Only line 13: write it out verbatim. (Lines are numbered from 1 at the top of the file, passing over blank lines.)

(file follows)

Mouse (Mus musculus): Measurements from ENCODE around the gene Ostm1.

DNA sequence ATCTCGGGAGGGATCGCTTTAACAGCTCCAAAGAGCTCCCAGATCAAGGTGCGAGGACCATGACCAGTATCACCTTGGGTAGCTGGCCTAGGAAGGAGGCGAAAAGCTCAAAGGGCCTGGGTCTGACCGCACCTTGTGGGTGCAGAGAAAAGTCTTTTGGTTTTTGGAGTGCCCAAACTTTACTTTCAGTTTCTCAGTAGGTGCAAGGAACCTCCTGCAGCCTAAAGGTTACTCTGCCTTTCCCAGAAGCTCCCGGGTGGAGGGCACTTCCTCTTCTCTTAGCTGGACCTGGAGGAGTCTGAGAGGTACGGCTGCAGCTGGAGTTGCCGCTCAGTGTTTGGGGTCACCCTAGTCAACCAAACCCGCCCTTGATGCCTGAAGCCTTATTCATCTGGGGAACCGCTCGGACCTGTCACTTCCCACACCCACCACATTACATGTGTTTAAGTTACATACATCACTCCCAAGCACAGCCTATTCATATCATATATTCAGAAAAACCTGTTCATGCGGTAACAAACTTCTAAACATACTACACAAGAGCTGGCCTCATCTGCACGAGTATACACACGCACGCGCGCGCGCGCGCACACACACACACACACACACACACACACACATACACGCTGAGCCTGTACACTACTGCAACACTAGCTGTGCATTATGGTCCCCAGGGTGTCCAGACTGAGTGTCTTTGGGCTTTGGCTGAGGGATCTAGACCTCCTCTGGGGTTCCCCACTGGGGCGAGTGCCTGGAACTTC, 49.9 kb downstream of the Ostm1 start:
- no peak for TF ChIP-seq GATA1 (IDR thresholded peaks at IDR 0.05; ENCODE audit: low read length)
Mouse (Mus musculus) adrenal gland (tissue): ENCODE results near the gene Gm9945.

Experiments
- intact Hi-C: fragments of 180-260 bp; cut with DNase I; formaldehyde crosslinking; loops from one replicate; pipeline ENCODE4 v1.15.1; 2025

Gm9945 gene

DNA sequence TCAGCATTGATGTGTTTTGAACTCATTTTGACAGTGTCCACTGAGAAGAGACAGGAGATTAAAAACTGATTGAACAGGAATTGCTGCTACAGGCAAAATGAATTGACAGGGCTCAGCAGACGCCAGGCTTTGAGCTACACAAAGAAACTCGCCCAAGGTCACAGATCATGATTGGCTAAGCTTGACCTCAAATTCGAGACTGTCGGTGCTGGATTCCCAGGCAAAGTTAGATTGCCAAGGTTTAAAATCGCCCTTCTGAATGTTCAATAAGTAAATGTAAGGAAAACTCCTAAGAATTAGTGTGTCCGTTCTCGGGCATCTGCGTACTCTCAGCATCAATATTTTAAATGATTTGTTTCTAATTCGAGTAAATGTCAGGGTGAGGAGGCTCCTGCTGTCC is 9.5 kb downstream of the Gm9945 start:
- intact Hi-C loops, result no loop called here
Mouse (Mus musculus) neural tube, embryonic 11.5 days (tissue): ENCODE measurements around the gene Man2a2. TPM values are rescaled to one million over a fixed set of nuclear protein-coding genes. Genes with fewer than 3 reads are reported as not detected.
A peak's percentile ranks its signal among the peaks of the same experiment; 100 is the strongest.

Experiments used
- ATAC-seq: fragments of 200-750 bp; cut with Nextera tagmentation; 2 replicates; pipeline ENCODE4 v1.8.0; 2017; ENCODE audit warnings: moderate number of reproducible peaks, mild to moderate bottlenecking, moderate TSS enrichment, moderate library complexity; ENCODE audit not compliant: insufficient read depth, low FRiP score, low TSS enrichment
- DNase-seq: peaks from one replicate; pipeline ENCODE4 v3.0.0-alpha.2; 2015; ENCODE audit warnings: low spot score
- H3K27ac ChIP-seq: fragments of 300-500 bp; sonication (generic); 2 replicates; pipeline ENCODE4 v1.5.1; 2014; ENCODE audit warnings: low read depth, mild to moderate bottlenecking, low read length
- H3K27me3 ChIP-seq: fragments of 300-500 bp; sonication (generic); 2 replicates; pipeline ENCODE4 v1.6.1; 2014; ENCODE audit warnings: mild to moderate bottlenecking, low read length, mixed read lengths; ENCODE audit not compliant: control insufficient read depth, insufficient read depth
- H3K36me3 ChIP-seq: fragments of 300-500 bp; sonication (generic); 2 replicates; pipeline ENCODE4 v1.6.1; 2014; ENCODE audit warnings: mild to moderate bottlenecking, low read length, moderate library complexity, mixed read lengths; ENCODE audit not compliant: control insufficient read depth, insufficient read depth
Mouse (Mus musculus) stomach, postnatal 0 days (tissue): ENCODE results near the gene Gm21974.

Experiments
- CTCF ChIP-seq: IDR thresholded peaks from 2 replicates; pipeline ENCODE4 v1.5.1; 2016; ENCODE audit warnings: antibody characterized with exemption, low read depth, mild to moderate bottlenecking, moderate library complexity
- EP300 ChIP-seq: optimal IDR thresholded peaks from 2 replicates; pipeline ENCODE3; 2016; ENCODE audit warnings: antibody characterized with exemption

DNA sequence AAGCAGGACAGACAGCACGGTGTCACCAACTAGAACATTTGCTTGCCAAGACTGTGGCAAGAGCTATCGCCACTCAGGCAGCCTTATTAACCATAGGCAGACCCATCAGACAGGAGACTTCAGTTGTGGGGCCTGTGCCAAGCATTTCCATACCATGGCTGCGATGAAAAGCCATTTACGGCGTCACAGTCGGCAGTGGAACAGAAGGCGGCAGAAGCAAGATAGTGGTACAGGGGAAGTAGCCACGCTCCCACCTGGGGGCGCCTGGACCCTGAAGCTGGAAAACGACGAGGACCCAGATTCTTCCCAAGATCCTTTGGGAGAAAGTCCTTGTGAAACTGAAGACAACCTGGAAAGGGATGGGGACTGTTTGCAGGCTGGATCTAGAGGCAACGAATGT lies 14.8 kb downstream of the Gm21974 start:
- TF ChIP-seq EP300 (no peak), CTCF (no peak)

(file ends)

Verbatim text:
- ATAC-seq: fragments of 200-750 bp; cut with Nextera tagmentation; 2 replicates; pipeline ENCODE4 v1.8.0; 2017; ENCODE audit warnings: moderate number of reproducible peaks, mild to moderate bottlenecking, moderate TSS enrichment, moderate library complexity; ENCODE audit not compliant: insufficient read depth, low FRiP score, low TSS enrichment